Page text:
Fridays Camp to Boar Gully Camp via Beromboke, Brisbane Ranges National Park

My first thought when I sat down to write this post was, “Why am I doing this?” As I outlined in the previous entry, the Burchell Trail within the Brisbane Ranges National Park is a three day walk, which unfortunately isn’t a circuit. So, as a solo walker, I aimed to leave my car at the end and somehow get back to the start.

It would make sense to discard this day and just write about the actual Burchell Trail itself. It wouldn’t be hard, as I’m warning you now. Absolutely nothing of interest happened this day. In the end though, it’s a bit like a jigsaw puzzle. No point having most of it, as the overall story will be missing a bit. Actually, does that make any sense? Right now I’m way off my game, as I’ve got an appointment tomorrow where I’m not allowed to have caffeine for 24 hours prior. Huh? Don’t they realise I’m the product of caffeine? If they also said, ‘No sugar or carbohydrates also’, you’d find me sprinting to put my head in the oven.

Here we are then. Day one of my three day walk. That isn’t, as I’d need a day to get to the start. Mm… So if this isn’t day one, then what is it? Day zero?

Anyway, I’d plotted a straightforward route on surroundings roads with one main aim. I’d head as straight as possible from Fridays Camp to Boar Gully Camp via Beromboke, Brisbane Ranges National Park and get it over with. In order to make the task easier, I contemplated distracting myself over the journey with an iPod. Then I had a vision I might get run over, so I binned the idea. No, I’d put the head down and hopefully after a few hours I’d raise it again and find myself at Boar Gully.

Firstly though, I had to get out of bed. Somehow I managed this and first thing I did was look at the weather. Sure, it was an icy winters morning, but the sun was shining in a clear sky. The conditions certainly helped me get moving, as perfect walking weather awaited.

It wasn’t a long drive and before I knew it, I was pulling into the Fridays Camp carpark. Oh, just to clear things up, it was Monday when I arrived at Fridays. Now I’m getting confused. Actually, the locations name on a different day wasn’t a problem. My main bewilderment at the time was, ‘What footwear do I wear?’ I’ll quickly explain this gear conumdrum.

My main shoes of choice are Merrell Moab Ventilators. Knowing the Brisbane Ranges terrain, the soft as marshmallow Merrell’s would be an agreeable option. Except for one thing. I was going to be on roads for the first day. I’m not sure why, but a day spent in Merrell’s on hard, flat surfaces, leave the soles of my feet feeling as if they’ve been whacked with hammers. I assume the softer, flexible sole of these shoes is the cause of some serious ache. Unlike my leather boots.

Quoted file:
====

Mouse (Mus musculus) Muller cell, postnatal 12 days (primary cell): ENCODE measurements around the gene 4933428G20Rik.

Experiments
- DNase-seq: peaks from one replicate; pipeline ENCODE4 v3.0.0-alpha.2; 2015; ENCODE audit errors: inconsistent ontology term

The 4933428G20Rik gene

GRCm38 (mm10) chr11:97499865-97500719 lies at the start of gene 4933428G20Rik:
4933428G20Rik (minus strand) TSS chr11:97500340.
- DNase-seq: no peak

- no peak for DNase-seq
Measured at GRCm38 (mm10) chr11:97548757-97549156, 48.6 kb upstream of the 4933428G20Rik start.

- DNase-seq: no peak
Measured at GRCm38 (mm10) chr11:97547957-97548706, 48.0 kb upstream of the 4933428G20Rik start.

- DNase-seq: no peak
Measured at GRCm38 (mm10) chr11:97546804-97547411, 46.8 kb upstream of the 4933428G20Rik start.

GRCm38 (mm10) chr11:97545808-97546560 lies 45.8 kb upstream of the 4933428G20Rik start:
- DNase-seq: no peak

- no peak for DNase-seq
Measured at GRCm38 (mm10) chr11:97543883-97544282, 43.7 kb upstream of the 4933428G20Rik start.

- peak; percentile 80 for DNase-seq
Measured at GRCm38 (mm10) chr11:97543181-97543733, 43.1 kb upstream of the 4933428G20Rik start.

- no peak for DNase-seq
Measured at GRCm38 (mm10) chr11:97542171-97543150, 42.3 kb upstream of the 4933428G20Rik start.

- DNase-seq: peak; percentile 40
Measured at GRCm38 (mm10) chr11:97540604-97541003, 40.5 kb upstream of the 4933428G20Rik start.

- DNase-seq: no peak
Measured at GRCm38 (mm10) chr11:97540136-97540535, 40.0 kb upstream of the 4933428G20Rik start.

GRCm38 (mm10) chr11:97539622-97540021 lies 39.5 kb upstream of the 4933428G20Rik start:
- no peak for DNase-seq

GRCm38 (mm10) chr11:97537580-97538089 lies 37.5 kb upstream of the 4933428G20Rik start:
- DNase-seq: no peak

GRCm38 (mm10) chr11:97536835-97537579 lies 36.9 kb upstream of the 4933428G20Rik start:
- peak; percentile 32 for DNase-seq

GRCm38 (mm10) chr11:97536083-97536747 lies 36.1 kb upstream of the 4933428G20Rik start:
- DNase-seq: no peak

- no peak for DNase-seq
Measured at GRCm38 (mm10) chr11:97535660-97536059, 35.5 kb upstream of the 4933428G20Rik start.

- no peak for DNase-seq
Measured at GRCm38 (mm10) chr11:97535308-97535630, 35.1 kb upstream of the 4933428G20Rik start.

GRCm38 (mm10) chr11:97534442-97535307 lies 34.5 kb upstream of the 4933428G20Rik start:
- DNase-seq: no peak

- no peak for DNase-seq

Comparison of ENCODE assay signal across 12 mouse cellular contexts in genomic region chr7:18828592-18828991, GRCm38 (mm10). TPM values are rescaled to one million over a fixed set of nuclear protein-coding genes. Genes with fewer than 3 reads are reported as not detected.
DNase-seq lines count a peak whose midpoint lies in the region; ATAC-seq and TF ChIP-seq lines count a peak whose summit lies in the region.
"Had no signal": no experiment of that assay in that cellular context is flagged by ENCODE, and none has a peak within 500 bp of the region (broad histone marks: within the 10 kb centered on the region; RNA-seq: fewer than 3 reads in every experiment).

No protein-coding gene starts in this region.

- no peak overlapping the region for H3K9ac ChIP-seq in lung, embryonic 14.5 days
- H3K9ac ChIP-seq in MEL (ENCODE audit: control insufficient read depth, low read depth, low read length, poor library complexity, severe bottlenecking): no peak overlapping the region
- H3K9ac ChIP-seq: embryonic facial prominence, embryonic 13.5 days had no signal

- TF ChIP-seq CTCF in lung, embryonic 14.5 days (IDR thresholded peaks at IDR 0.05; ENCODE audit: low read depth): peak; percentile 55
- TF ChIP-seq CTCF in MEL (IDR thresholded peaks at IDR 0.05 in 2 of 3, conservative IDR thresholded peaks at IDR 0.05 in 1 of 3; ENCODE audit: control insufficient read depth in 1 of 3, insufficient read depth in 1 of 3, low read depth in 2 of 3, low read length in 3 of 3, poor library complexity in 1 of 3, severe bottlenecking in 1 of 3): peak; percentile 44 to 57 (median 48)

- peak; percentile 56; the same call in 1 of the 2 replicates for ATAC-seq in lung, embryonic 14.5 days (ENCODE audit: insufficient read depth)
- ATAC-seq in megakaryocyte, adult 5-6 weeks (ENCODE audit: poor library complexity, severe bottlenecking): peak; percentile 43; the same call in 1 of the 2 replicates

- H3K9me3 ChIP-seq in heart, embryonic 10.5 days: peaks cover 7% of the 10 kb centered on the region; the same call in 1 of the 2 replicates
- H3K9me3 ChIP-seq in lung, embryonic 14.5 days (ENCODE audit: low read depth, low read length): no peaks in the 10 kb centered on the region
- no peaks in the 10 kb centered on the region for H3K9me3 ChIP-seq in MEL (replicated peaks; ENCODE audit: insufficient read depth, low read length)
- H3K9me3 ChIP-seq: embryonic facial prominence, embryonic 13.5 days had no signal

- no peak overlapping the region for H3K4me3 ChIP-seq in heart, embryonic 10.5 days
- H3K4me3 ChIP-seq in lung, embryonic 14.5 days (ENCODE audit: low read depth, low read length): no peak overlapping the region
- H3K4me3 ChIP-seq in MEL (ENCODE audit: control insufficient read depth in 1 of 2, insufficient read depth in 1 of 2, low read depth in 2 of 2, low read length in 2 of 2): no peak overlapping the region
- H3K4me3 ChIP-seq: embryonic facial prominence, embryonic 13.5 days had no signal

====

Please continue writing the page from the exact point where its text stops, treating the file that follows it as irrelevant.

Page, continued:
Oh yes. The La Sportiva leather boots I bought in 2009 are still going strong. Sure, they feel a bit brick-like with their weight, but they don’t translate an ache into my soles like a softer shoe does. Actually, I’m not sure why I stick with the Merrell’s, as they don’t last long. A new pair survive a year, before the interior of the heels develop gaping holes. So, I’m left with a perfectly serviceable outer, but with an interior that’s worn away.

Not so with the leather boots though. Their interior is still plush and barely worn, which is amazing for the amount of miles they’ve travelled. It’s an interesting thought, as the outdoor world is full of the idea that lighter is better. As a result, leather boots have fallen victim to outdoor wankerism. “Huh? Heavy old leather boots? What about lightweight trail shoes?” Fair enough, but those heavy old boots still work. It’s rare to find someone online talking about them favourably, but this short article about Jon Muir, shows they still have their place. What? You’re going to go up to him and say, “You know what Jon. You really should stop living in the past and start wearing a lighter boot.”

Yep, for this hike, I was decked out in leather. Putting on the pack, it was 8.20 am when I was ready to put the bore into Boar Gully, as I began walking north on Steiglitz-Durdidwarrah Road.

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I must admit. It took a few kilometres before I could get into gear and adapt to the niggles of wearing a heavier pack than usual. It had me wondering when I last did an overnight hike that was more than a couple of nights. Six months? A year? A decade?

Eventually getting up to my standard, old locomotive pace, it wasn’t long before I was passing the Upper Stony Creek Reservoir.

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Wandering along, I realised why winter can be perfect for walking. The sun was shining, but it only had a hint of warmth. The cold and crisp conditions meant I had no fear of overheating, so I rarely had to reach for the drink bottle.

Okay, the sun was nice, but it was a killer on the eyes. Glare was in full force, as I reached the intersection with Geelong-Ballan Road. The resultant dazzling left a flare to my photos. Then again, the rainbow may have been telling me change was in the air. Possibly. If only we didn’t have a bunch of jelly-backs running the country. Do your job you non-binding plebiscite wankers.